The Hamburger Menu-Icon Debate
Most mobile sites feature the three-lined symbol, which readers can click to see more content. Does this design choice actually make sense?
Insiders call it "the hamburger": Three stacked lines, usually in the top left- or right-hand corner of a website, which people can click to see a menu of pages on the site. Once considered an industry standard, the icon has been getting a lot of attention lately—and not all positive. Here at The Atlantic, it seems like someone emails around an article about the pros and cons of hamburger use nearly every day.
Recent favorites include Luis Abreu's comprehensive explanation of why hamburgers should be avoided, Ricardo Bilton's views on publishers hiding site navigation, and Josh Constine's call to kill the hamburger.
Our team has a tricky relationship with the hamburger. While The Atlantic has a dedicated mobile site, we are in transition with our desktop site. We're gradually redesigning pages and sections to be responsive, including Features and Video. These pages include a hamburger icon for navigation, although we added the word "menu" to encourage clicks. In general, our team is pro-hamburger for sections of the site that have to do with things like social media, search, and subscriptions.
Then again, the hamburger isn't a magical button that gets people to click everything featured on our site.
Atlantic web developer Carl Johnson says the hamburger debate is really a larger discussion about goals. "The hamburger can lead design teams astray by letting them avoid making hard choices about priorities," he said. "What's more important: showing channel navigation or meta-pages? Well, let's just shove them all into the hamburger menu because they're all top-top priority!"
Other sites have chosen to highlight their priorities within the ever-precious real estate of the navigation bar that shows up at the top of most mobile apps. "Time has a 'Subscribe' button," pointed out Atlantic web developer Jason Goldstein. "NPR puts a 'news updates' drop-down in their nav bar, which is a really nice touch. If you’re an email app, the main action is sending an email. If you're a news site, the main action is finding something new to read."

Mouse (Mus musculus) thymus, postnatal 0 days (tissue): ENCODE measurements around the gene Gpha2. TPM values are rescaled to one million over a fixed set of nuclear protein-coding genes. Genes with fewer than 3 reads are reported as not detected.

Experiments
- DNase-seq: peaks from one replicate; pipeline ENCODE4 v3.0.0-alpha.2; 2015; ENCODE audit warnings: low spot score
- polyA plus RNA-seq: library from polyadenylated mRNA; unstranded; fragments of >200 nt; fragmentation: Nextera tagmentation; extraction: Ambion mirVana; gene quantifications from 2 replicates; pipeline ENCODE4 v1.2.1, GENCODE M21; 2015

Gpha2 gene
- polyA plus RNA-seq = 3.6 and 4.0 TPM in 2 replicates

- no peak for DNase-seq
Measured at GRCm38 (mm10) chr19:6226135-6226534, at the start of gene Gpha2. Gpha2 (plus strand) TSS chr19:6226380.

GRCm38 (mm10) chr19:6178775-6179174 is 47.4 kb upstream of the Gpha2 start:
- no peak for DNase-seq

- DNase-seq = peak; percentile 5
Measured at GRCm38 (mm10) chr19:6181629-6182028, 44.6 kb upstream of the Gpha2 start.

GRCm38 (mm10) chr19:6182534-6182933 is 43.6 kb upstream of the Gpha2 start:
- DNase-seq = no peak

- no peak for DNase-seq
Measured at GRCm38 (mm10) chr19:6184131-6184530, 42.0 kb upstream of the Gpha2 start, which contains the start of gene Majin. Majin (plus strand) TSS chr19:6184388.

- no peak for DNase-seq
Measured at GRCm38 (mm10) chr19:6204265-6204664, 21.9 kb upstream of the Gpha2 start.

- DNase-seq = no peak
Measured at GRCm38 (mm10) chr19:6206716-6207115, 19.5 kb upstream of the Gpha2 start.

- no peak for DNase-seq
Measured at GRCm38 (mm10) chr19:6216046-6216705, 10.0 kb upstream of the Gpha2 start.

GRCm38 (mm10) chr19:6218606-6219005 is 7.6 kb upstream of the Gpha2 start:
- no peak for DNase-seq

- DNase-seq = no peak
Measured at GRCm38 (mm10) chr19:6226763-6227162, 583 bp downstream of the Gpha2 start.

Frankly, when it's your own website, only you care about what's hidden in your menu. Whether your hamburger is dressed with categories, sections, tags, or pickles, readers are probably finding stories in ways other than through the navigation bar.
"I agree that hiding the menu does make content less discoverable," said Atlantic tech lead Josh West. "For a website like ours, I think that links to either related articles or the most popular articles are more effective at increasing depth than anything we do with menus."
So is the hamburger icon really the problem, or is it indicative of a broader problem with traditional navigation? It's possible we're projecting all of our traffic issues onto one little graphic.
"Most of the negative arguments against the hamburger have focused on its lack of use and/or a lack of comprehension by users in testing," said Kim Lau, the vice president of Atlantic Digital. "I'd argue that the use of navigation is always fairly low, and that generally when you put things on a second screen, you are implicitly indicating that the information behind it is secondary to the primary purpose of the page. By this nature, the use of the menus is low, or should be."
As sites turn more attention to mobile, the ideas behind traditional desktop navigation will inevitably have to shift. Betsy Ebersole, The Atlantic's senior product director, made the case for doing a little soul-searching during this process. "Criticism of the hamburger is more criticism of overly complicated information architecture. Sites need to take a thoughtful look at their IA, especially as viewers move to smaller screens."
One solution might be meeting people where they already are: reading articles. This might involve rethinking the placement of links and most-popular boxes, for example. But in general, designers need to be more creative about directing readers to interesting articles without interrupting the flow of what they're already reading. This is becoming even more difficult as screens shrink and more people read on their phones.
But that doesn't mean the hamburger is dead—or should be. If nothing else, we could follow Josh's advice on improving the icon: "Cheeseburger menu. Because everything is better with cheese."